The broken authoritarianism of the Chinese Nationalist Party (KMT) planted many cancers in the body of Taiwan’s emerging democracy. Few have done as much harm at the local level as the impunity of local businesses and the weakness of local governments.
Last Thursday my friend John Lamorie, who runs a leisure farm called DaMorLee (大茉莉農莊) in Ligang Township (里港), Pingtung County, invited me down for the day to chat about his situation. In 2006 Lamorie and his wife purchased a plot of rural land for their retirement. That piece of land was surrounded by rural land, with a small plot a stone’s throw away zoned for industrial use.
As time went by the local government came in and asked for permission to use some of the land on the south side of the property to put in an irrigation ditch and a road. Lamorie agreed with the proviso that it should put it as far to one side of his property as they could get it, but this condition was ignored, he says. As a result, a slice of his land is on the other side of the ditch and the road.
Photo: Michael Turton
Lamorie, an energetic and talented man in his 70s, with decades of experience in the building trades, and his wife went ahead and built a lovely leisure farm, which has become well known. It boasts attractive buildings made of papercrete, a pond with over 6,000 fish, trees with several species of nesting birds and an expanse of grass. It has been featured on TV news reports, newspaper articles and several books.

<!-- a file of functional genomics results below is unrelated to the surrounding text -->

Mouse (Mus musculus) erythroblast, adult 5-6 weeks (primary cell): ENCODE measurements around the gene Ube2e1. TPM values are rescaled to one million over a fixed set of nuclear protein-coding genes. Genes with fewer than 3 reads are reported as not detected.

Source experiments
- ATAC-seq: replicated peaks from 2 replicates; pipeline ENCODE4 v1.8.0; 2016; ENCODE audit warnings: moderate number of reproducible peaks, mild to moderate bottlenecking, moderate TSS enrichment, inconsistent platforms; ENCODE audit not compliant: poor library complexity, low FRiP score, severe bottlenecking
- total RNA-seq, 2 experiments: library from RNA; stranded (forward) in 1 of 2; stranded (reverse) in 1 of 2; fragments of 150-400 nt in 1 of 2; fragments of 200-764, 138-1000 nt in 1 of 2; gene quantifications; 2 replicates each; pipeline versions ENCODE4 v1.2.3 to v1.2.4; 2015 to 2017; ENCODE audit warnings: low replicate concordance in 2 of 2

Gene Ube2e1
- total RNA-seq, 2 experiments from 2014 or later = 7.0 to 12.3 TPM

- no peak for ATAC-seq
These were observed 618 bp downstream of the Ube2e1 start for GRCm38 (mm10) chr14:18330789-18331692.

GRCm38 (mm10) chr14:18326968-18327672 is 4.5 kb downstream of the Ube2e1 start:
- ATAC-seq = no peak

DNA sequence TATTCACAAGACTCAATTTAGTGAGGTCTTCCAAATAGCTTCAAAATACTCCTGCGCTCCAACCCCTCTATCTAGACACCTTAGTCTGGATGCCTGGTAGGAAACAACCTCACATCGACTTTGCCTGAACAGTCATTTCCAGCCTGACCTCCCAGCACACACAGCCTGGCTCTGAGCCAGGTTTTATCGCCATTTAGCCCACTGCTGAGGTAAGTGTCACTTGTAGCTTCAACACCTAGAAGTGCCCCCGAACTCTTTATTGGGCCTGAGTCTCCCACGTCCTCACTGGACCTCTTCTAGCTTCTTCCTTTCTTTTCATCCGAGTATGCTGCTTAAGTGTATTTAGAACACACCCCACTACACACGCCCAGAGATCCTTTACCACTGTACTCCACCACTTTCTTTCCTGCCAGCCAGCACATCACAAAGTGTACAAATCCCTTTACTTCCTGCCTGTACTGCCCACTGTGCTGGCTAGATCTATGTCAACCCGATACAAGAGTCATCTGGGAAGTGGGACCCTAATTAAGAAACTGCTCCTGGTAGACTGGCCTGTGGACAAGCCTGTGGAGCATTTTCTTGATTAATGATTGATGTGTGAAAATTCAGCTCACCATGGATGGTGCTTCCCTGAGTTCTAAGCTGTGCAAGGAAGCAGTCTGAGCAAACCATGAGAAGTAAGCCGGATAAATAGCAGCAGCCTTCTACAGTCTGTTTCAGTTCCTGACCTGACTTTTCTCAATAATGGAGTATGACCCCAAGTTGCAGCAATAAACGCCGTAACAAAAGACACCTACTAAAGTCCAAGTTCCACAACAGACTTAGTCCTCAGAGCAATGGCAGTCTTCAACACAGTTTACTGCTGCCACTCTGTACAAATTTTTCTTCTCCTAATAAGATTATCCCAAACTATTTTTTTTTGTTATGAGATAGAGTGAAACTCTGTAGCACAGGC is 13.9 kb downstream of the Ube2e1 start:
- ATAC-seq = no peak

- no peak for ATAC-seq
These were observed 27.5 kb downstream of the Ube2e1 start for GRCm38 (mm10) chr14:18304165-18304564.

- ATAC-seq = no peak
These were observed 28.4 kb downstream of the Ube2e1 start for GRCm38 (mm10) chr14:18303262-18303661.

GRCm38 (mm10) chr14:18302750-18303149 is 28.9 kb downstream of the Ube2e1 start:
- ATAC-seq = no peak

About a decade ago a stone company moved in on the nearby piece of industrial land. They also bought up the neighboring farmland. They built a fence across the road, which had been Lamorie’s land and was then government land, and then tore up a section of the road and put in a parking lot for their trucks. They occupied the slice of his land on the other side of the ditch.
Photo: Michael Turton
Thus began a long twilight struggle, not only with the stone company, but also with the organs of local government, from the executive agencies to the police and the court, simply to get what Lamorie says is an illegal company to return the road to its original state, return his land that they have occupied and take down an enormous black fence they have built along two sides of his property, which he says is on his land.
“Makes the place feel like a prison,” he growls.